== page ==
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To paraphrase the work of The Animals, new energy market players are set to be the ruin of many a traditional energy value chain. Many distributed energy players, like Sonnen, are on the rise. These players are starting to redefine the energy market, generating value through the supply of energy services and autarky amongst end-users. We’ve found that many firms are scrambling to keep up with this shift to new distributed energy business models, and risk being left in the dark as the sun sets on the old energy market paradigm.
Spend your life in energy autarky
Much like the man of steel himself being confused for what he’s not, heating manufacturers are increasingly being confused for what they used to be (see: boiler manufacturers). That is, they’re increasingly moving away from their traditional manufacture-only role as a result of the broader energy market shift towards distributed energy. As I’ve said before, this shift is resulting in large disruptions in the energy market, with many firms being forced to reconsider their existing business models and re-evaluate their likely future opportunities for value creation. Incumbent heating manufacturers are no different; with their core markets under threat by new entrants they are increasingly searching for a hero to save them. Alas, in the absence of superman, they’ll probably have to save themselves.
Engaging customers with their energy consumption to “support a better world” and “change the world for the better” is not something you would typically associate with a telecom giant like Swisscom. tiko, a spinout of Swisscom Energy Solutions AG, has developed a ‘smart home heating control system’, providing a means for electricity demand response (DR) and load management via in-home electrical heating systems (electrical heating e.g. HPs, night storage and direct electrical). The system is designed to provide utilities, energy providers and network operators with a simple ‘on-off’ DR & load management solution, whilst providing customers with reduced heating costs. Connected heating devices are switched on or off as required, but it is ensured that durations are short enough that thermal comfort is not compromised.
What we thought back then…
Tastes in the energy sector are evolving, with lots of talk about the dash for the provision of services in the utility market (although in some markets it’s more like a slow, Sunday morning stroll). A key objective in our work at Delta-ee is simplifying this energy market transition for our clients, distilling this often complex topic down to the key elements.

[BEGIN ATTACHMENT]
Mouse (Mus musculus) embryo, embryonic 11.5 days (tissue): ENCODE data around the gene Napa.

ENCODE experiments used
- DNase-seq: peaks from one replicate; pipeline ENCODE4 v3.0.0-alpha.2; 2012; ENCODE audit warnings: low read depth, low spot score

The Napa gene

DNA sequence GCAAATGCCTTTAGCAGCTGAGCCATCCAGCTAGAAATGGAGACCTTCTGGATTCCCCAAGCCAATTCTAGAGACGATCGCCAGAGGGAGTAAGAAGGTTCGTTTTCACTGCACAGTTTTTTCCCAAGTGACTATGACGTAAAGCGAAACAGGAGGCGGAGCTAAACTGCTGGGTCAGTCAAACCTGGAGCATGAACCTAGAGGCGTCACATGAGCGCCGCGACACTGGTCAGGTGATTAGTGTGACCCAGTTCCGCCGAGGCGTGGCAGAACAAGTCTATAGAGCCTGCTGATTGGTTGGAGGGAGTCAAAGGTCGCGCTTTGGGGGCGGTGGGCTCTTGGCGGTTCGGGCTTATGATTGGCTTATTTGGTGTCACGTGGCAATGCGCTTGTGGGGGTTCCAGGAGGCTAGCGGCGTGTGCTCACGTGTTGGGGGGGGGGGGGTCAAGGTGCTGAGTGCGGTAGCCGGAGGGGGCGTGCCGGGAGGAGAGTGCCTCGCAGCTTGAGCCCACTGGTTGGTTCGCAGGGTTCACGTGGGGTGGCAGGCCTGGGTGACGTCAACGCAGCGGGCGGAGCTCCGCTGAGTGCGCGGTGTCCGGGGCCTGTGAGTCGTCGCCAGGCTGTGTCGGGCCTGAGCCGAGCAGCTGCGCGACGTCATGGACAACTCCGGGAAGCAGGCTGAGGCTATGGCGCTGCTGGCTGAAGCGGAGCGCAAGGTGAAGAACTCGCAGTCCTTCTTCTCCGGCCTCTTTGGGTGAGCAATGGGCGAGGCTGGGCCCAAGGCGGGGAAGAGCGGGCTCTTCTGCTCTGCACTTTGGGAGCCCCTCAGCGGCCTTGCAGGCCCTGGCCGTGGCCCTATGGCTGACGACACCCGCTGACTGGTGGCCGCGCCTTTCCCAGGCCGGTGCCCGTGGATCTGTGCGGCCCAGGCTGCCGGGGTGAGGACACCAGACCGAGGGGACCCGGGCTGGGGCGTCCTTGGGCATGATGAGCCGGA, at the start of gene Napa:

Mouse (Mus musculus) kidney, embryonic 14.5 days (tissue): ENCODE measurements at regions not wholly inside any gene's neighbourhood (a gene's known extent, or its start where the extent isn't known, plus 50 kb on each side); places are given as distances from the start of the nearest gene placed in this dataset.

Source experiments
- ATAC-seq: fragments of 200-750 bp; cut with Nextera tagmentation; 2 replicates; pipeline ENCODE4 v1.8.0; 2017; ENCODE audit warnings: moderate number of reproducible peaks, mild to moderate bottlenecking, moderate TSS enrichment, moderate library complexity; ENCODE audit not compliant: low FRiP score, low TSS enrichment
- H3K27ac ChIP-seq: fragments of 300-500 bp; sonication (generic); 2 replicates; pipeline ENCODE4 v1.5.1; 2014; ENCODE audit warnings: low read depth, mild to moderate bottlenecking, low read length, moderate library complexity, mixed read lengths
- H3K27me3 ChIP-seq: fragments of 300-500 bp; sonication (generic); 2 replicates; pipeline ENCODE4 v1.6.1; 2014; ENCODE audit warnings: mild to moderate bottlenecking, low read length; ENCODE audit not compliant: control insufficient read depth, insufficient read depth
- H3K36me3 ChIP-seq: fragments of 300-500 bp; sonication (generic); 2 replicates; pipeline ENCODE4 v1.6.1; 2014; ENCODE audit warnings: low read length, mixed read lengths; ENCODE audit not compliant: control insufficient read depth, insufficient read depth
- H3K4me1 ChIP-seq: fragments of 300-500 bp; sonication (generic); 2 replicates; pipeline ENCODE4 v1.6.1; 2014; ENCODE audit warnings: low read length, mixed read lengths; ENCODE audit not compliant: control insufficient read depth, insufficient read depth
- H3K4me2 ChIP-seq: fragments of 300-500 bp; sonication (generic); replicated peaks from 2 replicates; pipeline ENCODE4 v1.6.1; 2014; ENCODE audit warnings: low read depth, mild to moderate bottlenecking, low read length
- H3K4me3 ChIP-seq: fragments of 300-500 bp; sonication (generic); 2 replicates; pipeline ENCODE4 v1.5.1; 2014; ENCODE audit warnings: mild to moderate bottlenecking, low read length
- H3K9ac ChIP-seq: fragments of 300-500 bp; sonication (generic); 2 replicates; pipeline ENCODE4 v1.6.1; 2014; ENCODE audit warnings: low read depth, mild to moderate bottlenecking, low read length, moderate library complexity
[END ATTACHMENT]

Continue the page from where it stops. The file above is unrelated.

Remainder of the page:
Changing tastes in the energy market
Time flies. I first blogged about Thermondo in October 2014, pointing out how I believed it could shake up the German heating market. One and a half years later they are in the very early stages of doing precisely this, and recently raised €23.5M to drive their growth into, in their words, “an integrated energy company in a distributed world of energy”. I visited the company’s headquarters in Berlin last week and thought I’d share some of my latest thoughts in this blog.
I previously characterised Thermondo as disrupting the traditional route to market for heating systems, by offering a 21st century way for customers to buy a new heating system and have it installed. They have been executing on precisely this over the last couple of years. Customers complete a survey and upload photographs of their heating system, receiving a firm quote from Thermondo whose software optimises the best solution for the customer. The company’s in-house installation teams across the country then carry out the installation. Thermondo is now installing thousands of heating systems a year in this way. The numbers are small in relation to the overall heating market: their challenge now is to get to scale, and as you’ll see below, broaden their offering.
When it comes to the energy sector, or industry in general, government and innovation are two words not often associated with one another in Europe. Regulations, security and a business as usual approach are what springs to the mind when thinking of departments of energy the world over. However, it appears that this is beginning to change, with innovation starting to rise up some governments’ check-lists.
Consulting your way to innovation
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